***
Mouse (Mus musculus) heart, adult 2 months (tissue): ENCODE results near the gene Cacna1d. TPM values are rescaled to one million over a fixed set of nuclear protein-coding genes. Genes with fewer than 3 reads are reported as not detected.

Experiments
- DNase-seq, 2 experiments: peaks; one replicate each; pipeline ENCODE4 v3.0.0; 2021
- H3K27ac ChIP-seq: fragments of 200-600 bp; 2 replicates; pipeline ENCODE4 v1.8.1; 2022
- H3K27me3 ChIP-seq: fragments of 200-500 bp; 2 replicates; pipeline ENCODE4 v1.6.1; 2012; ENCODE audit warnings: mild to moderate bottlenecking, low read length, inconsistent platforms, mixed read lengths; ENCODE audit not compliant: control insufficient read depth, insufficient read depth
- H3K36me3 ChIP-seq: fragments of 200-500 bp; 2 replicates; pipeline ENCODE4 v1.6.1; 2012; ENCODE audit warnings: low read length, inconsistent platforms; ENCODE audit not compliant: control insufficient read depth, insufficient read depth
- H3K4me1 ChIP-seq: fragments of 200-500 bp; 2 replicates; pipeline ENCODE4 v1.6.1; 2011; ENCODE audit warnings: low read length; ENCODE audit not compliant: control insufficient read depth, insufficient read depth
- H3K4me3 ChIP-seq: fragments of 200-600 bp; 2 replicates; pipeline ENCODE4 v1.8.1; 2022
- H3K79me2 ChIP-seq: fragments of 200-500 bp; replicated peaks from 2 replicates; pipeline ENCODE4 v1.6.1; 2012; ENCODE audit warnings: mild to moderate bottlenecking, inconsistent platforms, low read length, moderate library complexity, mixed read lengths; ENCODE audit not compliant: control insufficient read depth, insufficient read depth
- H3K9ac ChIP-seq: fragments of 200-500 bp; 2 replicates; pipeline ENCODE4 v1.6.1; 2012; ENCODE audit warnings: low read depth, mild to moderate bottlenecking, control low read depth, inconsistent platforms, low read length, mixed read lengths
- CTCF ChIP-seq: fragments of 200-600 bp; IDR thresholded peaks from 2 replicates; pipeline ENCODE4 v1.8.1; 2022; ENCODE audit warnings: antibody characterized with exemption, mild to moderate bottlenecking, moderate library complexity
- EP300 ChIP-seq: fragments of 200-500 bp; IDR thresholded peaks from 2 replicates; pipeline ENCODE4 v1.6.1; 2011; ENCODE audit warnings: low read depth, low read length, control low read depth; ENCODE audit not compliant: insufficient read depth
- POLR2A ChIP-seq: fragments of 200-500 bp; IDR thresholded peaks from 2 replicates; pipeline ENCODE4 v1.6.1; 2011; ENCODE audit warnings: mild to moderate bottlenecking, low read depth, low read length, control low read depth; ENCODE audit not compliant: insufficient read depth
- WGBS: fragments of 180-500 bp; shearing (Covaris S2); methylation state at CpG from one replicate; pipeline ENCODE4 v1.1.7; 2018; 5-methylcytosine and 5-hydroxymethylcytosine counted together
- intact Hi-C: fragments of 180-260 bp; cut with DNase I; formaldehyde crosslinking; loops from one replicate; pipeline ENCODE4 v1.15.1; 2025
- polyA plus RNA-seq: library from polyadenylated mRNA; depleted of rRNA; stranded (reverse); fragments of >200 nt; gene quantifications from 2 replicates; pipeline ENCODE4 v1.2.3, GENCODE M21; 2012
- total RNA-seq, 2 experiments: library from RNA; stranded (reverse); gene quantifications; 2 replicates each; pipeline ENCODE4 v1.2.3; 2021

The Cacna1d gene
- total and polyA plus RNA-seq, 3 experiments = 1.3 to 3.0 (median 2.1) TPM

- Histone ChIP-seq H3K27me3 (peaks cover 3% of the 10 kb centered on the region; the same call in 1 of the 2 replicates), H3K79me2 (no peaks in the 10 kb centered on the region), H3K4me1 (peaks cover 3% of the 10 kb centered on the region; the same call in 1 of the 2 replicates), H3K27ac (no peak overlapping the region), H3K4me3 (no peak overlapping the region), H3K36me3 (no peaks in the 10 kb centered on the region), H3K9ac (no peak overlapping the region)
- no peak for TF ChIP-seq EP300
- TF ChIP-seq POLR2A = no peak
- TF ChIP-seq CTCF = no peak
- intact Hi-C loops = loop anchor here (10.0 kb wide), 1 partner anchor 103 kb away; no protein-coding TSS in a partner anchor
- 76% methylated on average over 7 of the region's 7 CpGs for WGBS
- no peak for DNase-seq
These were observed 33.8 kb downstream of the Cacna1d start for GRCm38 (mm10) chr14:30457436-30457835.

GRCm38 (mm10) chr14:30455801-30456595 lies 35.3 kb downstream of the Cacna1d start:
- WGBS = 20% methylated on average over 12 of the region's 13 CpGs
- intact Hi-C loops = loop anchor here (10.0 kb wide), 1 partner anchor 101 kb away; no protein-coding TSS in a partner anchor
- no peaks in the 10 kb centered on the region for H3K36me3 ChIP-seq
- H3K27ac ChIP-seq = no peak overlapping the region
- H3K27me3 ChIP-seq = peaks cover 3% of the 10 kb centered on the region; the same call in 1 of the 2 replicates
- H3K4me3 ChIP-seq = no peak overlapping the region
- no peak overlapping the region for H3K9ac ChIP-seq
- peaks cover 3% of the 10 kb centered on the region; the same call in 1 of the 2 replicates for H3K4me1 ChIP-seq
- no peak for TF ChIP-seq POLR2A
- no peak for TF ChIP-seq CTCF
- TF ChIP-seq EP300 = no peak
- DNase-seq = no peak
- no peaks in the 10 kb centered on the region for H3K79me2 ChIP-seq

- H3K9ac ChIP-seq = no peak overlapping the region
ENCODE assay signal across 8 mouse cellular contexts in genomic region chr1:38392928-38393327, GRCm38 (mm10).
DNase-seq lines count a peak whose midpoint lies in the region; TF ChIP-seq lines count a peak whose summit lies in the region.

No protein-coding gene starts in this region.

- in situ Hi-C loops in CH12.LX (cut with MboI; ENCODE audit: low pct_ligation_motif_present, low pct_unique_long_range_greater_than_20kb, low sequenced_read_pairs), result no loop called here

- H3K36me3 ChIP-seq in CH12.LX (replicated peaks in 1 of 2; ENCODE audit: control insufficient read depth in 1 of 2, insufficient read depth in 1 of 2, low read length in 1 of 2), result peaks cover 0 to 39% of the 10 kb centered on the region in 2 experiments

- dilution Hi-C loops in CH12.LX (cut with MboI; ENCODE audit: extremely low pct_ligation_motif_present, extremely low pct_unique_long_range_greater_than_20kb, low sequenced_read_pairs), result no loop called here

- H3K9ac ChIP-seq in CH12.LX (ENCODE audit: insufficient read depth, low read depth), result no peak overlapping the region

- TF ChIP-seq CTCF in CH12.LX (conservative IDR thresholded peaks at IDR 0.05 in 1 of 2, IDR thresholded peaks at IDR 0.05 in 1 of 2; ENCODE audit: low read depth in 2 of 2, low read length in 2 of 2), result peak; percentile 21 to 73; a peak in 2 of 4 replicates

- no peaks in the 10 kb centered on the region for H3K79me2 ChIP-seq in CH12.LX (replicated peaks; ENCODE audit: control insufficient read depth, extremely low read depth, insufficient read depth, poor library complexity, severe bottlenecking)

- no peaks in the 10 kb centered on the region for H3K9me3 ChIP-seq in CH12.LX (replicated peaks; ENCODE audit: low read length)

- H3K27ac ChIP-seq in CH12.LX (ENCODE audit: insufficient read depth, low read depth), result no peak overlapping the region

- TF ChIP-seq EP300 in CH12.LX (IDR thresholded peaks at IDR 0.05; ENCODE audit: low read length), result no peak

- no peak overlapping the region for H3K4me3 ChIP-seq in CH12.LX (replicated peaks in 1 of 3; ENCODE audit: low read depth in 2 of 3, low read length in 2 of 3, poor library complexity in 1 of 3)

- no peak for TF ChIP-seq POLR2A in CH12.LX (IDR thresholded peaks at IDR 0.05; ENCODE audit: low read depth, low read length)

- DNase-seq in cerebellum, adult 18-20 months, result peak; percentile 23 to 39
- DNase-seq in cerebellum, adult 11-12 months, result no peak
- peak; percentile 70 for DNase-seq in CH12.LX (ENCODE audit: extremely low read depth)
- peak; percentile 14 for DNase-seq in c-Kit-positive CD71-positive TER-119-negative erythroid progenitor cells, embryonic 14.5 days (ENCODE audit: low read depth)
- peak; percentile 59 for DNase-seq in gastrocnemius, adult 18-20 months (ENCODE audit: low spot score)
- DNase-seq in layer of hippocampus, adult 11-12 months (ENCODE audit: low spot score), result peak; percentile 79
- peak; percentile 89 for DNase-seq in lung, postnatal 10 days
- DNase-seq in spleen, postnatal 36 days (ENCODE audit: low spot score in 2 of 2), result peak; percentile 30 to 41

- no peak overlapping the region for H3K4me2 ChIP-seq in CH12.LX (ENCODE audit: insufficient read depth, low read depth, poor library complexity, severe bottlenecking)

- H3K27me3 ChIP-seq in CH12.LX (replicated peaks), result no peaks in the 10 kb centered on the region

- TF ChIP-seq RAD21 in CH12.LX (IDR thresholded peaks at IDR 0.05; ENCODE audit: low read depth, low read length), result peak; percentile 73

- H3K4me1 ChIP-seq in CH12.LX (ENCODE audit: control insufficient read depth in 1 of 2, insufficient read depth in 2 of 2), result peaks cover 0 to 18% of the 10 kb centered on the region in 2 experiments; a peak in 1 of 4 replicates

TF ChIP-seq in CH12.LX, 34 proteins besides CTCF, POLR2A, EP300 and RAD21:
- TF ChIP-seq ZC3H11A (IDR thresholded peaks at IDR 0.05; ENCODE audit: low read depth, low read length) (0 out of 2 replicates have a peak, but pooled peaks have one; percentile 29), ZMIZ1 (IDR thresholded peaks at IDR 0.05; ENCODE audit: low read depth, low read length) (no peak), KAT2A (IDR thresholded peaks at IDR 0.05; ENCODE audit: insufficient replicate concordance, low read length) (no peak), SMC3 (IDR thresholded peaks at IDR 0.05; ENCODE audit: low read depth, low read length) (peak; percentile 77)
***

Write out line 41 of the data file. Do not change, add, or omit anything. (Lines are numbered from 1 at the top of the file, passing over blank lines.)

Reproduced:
- no peaks in the 10 kb centered on the region for H3K79me2 ChIP-seq